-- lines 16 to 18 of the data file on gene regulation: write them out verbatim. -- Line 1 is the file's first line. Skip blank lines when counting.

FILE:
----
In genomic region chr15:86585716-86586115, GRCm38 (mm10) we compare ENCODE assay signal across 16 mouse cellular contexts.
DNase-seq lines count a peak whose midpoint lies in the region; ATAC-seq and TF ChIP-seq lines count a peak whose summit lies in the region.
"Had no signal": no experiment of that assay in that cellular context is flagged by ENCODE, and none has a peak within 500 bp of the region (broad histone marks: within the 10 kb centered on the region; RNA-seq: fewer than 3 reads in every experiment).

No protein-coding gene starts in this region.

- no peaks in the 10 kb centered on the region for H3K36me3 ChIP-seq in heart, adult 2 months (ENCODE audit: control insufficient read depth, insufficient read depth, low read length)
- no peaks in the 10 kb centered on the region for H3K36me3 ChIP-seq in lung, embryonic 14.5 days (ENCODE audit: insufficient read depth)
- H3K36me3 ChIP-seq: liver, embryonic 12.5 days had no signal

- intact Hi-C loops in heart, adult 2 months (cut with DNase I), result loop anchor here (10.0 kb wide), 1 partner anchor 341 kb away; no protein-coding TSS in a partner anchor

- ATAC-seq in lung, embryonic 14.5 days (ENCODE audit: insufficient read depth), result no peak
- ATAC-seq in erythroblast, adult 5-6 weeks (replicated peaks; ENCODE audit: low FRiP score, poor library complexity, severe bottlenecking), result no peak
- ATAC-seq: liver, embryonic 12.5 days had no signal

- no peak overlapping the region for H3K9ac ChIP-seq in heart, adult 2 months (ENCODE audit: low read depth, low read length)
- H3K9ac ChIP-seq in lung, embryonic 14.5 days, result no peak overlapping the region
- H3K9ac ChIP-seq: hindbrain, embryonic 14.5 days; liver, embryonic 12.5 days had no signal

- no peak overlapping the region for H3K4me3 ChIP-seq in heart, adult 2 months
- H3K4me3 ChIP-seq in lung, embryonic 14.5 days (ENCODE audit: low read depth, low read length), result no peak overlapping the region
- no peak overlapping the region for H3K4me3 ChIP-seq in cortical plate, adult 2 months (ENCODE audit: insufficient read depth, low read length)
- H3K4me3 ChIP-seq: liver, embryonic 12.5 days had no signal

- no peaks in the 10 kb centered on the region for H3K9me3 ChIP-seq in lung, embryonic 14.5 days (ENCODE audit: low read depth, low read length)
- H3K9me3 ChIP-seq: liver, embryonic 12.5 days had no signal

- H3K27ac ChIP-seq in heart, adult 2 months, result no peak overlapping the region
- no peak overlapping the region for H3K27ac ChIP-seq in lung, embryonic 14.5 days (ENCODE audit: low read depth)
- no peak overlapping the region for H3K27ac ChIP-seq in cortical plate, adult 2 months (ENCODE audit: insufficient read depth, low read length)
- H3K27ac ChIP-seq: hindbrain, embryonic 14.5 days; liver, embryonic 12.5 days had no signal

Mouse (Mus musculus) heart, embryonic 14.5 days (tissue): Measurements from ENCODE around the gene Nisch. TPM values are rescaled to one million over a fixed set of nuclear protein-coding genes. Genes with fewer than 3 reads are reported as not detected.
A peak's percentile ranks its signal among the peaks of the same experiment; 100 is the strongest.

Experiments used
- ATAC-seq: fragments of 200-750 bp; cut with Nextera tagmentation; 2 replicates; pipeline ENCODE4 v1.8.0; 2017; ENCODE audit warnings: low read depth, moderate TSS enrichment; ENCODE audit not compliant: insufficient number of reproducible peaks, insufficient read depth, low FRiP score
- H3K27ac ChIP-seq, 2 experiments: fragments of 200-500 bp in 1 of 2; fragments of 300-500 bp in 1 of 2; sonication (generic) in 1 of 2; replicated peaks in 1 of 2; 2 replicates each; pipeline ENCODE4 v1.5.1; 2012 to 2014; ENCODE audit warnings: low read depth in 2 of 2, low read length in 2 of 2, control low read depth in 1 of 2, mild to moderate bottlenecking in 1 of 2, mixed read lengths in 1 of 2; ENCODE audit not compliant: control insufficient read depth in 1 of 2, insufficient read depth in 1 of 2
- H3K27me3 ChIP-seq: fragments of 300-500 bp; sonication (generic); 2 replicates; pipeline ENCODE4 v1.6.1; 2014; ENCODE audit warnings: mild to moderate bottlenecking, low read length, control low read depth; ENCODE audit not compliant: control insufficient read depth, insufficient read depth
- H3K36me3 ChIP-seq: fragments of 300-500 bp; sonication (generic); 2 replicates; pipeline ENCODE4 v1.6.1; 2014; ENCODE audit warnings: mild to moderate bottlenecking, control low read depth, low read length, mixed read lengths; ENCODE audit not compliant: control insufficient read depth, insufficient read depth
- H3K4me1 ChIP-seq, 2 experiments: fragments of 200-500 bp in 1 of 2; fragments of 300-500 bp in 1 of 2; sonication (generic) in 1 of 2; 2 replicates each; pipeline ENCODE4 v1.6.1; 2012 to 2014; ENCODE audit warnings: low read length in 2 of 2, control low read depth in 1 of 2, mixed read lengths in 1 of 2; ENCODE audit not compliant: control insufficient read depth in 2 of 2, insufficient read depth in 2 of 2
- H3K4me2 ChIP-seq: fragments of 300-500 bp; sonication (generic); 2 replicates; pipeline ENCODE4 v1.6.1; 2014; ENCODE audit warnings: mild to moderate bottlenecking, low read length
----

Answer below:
- H3K4me3 ChIP-seq in lung, embryonic 14.5 days (ENCODE audit: low read depth, low read length), result no peak overlapping the region
- no peak overlapping the region for H3K4me3 ChIP-seq in cortical plate, adult 2 months (ENCODE audit: insufficient read depth, low read length)
- H3K4me3 ChIP-seq: liver, embryonic 12.5 days had no signal